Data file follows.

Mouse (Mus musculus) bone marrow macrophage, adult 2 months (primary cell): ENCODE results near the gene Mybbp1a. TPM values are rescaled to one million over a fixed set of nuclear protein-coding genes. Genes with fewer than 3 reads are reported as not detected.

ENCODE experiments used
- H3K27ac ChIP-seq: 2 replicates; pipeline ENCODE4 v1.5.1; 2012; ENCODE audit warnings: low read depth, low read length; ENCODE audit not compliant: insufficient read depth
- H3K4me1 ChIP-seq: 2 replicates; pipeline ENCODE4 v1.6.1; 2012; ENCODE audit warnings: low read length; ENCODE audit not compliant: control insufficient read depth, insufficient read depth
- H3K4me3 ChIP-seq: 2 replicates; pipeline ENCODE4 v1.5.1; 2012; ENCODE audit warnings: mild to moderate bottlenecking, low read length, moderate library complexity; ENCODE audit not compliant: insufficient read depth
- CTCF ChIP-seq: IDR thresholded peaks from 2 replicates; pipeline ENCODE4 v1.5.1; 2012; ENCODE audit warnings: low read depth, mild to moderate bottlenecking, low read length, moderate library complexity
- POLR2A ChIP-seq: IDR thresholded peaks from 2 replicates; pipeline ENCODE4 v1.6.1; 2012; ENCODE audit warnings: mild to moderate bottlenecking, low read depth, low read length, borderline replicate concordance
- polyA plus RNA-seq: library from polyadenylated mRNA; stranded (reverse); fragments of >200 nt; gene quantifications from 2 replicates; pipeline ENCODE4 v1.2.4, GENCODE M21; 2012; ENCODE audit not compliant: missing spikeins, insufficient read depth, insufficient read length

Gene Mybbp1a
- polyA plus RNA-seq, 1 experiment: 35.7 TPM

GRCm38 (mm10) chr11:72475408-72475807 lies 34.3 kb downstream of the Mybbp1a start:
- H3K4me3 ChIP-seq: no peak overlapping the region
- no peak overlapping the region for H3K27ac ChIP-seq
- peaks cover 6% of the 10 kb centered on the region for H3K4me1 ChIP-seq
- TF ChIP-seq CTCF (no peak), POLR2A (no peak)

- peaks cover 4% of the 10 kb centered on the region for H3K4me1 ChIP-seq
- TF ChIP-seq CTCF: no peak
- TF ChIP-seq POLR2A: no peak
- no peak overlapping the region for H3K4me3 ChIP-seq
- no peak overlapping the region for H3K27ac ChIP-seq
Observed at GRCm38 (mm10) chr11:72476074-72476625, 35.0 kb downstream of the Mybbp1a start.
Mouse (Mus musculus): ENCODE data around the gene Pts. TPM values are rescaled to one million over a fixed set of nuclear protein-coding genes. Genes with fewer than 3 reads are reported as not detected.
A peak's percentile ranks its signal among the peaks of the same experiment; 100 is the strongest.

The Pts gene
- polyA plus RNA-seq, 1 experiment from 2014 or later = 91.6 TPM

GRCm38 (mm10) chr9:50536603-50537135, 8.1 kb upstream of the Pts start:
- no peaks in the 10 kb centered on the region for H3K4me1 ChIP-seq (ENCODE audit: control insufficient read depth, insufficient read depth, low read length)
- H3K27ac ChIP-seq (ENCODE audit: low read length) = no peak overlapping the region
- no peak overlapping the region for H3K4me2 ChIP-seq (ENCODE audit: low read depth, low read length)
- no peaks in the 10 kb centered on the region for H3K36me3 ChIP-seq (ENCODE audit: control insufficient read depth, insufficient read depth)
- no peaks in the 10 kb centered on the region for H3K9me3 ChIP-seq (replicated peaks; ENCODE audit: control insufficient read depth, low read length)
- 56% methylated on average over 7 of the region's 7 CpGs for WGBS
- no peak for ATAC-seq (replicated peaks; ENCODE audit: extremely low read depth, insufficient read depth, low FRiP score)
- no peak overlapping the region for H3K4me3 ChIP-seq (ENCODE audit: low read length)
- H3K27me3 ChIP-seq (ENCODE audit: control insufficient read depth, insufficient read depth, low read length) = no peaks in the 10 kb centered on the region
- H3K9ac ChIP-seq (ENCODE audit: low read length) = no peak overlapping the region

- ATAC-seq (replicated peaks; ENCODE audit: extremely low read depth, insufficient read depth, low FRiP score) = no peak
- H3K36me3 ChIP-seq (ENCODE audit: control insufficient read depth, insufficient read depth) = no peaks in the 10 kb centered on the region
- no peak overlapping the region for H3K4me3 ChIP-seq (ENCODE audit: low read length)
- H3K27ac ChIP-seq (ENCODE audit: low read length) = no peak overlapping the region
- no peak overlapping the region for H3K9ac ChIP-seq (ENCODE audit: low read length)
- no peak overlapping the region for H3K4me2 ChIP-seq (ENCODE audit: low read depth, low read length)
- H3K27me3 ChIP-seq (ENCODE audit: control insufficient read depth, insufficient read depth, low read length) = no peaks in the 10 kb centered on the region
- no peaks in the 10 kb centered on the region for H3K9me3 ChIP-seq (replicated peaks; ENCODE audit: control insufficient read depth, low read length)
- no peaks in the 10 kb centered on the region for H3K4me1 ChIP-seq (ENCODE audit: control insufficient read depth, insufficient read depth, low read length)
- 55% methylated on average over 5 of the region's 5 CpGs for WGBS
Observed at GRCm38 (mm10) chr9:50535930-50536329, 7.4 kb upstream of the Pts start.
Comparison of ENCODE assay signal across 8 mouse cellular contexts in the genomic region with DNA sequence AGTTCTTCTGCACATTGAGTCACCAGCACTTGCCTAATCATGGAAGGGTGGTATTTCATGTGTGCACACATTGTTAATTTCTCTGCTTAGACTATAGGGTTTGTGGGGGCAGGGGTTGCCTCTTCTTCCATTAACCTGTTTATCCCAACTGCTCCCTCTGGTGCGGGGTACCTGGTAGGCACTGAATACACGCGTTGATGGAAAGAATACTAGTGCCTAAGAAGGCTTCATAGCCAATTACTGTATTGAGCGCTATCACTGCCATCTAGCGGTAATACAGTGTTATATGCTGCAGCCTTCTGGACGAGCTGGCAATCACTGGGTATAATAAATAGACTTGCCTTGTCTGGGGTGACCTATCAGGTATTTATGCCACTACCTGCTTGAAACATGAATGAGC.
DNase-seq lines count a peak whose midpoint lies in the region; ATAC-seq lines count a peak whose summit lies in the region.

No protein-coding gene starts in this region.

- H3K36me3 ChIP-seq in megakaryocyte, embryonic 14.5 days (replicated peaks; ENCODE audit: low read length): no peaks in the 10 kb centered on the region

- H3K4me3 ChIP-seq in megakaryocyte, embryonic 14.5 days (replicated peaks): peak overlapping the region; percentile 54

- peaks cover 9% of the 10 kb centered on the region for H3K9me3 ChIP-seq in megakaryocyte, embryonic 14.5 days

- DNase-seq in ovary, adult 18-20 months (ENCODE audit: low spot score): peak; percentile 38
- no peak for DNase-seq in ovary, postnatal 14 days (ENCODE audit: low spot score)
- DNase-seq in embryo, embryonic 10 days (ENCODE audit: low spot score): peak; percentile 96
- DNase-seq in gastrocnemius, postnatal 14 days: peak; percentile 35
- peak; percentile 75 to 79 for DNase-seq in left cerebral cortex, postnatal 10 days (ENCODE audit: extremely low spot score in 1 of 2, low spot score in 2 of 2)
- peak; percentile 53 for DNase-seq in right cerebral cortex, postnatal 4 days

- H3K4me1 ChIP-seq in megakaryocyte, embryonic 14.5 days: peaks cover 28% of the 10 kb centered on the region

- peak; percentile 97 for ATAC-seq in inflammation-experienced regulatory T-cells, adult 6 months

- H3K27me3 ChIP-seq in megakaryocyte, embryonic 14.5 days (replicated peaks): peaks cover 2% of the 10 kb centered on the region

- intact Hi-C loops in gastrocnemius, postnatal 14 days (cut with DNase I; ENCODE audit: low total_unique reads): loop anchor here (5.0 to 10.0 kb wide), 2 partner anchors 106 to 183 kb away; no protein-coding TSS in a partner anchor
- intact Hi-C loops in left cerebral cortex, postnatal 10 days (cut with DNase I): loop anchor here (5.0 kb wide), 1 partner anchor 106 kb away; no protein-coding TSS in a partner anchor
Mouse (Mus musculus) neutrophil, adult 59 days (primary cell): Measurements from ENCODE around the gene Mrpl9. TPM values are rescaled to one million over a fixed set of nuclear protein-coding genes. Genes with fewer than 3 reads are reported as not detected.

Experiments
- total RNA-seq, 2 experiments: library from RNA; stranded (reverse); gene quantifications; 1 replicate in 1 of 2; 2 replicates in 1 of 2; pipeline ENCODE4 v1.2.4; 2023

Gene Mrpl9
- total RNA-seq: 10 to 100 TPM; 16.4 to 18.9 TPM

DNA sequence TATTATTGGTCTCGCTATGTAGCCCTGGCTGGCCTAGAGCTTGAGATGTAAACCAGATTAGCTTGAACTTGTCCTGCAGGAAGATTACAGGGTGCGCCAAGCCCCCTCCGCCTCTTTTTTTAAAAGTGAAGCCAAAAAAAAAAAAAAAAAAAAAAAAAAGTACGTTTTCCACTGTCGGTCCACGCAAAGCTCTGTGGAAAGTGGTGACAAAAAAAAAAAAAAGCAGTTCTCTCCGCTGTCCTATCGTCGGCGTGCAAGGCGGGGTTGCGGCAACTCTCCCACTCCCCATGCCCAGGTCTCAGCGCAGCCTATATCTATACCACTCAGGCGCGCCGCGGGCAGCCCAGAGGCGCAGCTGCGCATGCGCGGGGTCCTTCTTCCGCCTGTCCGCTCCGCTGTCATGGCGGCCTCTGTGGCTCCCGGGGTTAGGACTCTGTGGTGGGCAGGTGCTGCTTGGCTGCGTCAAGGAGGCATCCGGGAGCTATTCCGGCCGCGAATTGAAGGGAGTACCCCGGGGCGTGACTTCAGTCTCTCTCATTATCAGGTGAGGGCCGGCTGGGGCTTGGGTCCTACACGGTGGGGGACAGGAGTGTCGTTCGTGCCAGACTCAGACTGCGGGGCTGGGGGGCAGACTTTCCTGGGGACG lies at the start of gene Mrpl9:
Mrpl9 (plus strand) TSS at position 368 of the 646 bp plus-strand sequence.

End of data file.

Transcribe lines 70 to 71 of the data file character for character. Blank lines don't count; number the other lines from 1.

DNA sequence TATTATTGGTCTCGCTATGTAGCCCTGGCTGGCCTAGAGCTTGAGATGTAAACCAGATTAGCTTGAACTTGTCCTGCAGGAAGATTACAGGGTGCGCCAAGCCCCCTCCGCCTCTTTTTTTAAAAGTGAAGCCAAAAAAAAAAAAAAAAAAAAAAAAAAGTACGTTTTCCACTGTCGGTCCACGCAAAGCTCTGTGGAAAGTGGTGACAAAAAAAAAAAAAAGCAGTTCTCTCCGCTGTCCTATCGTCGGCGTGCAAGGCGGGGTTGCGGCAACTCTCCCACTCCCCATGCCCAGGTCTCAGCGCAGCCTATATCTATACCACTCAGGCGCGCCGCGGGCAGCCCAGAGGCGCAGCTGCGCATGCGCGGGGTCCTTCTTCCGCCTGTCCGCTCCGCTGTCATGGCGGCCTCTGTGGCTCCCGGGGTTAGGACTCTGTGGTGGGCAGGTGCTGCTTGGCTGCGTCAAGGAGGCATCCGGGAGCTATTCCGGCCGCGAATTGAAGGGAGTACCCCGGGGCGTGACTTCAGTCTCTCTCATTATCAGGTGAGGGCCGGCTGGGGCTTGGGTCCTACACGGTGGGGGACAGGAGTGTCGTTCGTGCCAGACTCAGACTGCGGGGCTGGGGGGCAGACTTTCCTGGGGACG lies at the start of gene Mrpl9:
Mrpl9 (plus strand) TSS at position 368 of the 646 bp plus-strand sequence.